Monday Jan 07, 2013

JAX-RS Custom Entity Providers (TOTD #193)


JAX-RS defines Entity Providers that supply mapping services between on-the-wire representations and their associated Java types. The entities, also known as "message payload" or "payload" represent the main part of an HTTP message. These are specified as method parameters and return types of resource methods. Several standard Java types such as String, byte[], javax.xml.bind.JAXBElement, java.io.InputStream, java.io.File, and others have a pre-defined mapping and is required by the specification. Applications may provide their own mapping to custom types using MessageBodyReader and MessageBodyWriter interfaces. This allows to extend the JAX-RS runtime easily to support your own custom entity providers.

The MessageBodyReader interface defines the contract for a provider that supports the conversion of a stream to a Java type. The MessageBodyWriter interface defines the contract for a provider that supports the conversion of a Java type to a stream. This Tip Of The Day (TOTD) will explain how to write these custom entity providers.

Note, this functionality was defined in JAX-RS 1.0 as opposed to Client API, Client- and Server-side async, Hypermedia, and many other features. The complete source code for this sample application can be downloaded here and will work on GlassFish 4.0 b70.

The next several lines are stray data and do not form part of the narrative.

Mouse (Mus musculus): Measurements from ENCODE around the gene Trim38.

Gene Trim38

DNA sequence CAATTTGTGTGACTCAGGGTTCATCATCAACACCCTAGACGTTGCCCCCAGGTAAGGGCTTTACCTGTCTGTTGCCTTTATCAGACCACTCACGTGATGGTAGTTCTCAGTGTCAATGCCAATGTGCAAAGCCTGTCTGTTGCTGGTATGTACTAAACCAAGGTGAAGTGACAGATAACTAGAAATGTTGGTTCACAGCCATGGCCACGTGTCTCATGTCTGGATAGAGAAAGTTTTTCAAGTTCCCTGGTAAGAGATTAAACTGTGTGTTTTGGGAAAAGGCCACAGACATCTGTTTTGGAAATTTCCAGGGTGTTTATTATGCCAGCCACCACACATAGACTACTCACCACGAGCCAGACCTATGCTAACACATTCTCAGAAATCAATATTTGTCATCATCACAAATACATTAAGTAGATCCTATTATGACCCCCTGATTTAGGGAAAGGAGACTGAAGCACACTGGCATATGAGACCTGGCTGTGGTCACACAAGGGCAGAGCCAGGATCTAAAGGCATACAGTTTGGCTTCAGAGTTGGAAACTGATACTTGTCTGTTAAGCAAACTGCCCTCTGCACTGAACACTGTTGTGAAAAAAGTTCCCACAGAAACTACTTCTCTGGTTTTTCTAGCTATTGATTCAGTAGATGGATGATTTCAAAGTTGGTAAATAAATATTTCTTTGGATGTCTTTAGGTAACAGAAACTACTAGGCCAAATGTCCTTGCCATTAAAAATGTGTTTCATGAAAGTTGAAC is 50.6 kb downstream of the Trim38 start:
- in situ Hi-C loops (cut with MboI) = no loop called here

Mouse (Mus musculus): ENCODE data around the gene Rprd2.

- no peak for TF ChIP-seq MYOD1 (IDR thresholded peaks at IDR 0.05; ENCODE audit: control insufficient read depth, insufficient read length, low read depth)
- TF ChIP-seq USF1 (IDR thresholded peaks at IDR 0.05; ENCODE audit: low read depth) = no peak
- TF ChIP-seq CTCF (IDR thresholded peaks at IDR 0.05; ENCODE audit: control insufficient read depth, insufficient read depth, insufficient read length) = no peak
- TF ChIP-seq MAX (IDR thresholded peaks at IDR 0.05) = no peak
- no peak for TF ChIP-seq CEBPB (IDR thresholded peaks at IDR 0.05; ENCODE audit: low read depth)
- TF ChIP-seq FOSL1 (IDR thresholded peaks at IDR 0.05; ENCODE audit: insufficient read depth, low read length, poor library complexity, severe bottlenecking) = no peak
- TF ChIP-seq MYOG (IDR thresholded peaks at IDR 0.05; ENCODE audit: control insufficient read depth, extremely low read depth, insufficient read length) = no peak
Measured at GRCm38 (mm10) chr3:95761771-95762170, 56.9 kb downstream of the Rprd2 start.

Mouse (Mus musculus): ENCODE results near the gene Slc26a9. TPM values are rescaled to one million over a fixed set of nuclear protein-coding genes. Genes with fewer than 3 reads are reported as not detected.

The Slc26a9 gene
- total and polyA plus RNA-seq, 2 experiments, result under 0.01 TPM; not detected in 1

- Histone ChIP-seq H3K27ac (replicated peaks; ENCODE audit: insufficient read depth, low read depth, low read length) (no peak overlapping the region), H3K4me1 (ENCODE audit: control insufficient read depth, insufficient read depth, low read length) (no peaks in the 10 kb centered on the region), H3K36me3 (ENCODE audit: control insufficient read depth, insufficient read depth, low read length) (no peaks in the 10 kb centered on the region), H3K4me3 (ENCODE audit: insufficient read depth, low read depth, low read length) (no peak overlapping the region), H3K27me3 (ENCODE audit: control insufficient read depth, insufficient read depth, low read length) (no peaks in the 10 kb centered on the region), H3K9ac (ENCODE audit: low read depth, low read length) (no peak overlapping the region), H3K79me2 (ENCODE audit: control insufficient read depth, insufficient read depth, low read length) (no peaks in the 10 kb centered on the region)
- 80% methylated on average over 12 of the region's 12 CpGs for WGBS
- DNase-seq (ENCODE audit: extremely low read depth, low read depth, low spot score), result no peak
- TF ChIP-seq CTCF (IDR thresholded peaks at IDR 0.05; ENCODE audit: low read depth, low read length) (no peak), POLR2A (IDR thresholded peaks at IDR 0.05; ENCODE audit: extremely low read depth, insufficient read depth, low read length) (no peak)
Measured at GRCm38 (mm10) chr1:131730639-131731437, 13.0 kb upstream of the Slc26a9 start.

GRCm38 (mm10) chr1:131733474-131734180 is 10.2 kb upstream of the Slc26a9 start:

Here is a simple resource that returns name of the fruit based upon the index passed as parameter:

@Path("fruits")
public class MyResource {
private String[] response = { "apple", "banana", "mango" };

@POST
public String getFruit(int index) {
return response[index % 3];
}
}
This resource can be invoked using the newly introduced Client API as:

Client client = ClientFactory.newClient();
WebTarget target = client.target("http://"
+ request.getServerName()
+ ":"
+ request.getServerPort()
+ request.getContextPath()
+ "/webresources/fruits");
String fruit = target
.request()
.post(Entity.text("1"), String.class);

If we update the resource such that the index parameter is passed as the following object:

public class MyObject implements Serializable {
public static final String MIME_TYPE = "application/myType";

private int index;

public MyObject() {
}

public MyObject(int index) {
this.index = index;
}

public int getIndex() {
return index;
}

public void setIndex(int index) {
this.index = index;
}
}

Then the resource method would look like:

@POST
@Consumes(value=MyObject.MIME_TYPE)
public String getFruit(MyObject mo) {
return response[Integer.valueOf(mo.getIndex()) % 3];
}

The additional @Consumes annotation defines the media type that the method can accept. The following custom entity providers are defined to support this custom type. The first one, MyReader, defines the conversion of on-the-wire representation to MyObject Java type.

@Provider
@Consumes(MyObject.MIME_TYPE)
public class MyReader implements MessageBodyReader<MyObject> {

@Override
public boolean isReadable(Class<?> type, Type type1, Annotation[] antns, MediaType mt) {
return MyObject.class.isAssignableFrom(type);
}

@Override
public MyObject readFrom(Class<MyObject> type,
Type type1,
Annotation[] antns,
MediaType mt, MultivaluedMap<String, String> mm,
InputStream in) throws IOException, WebApplicationException {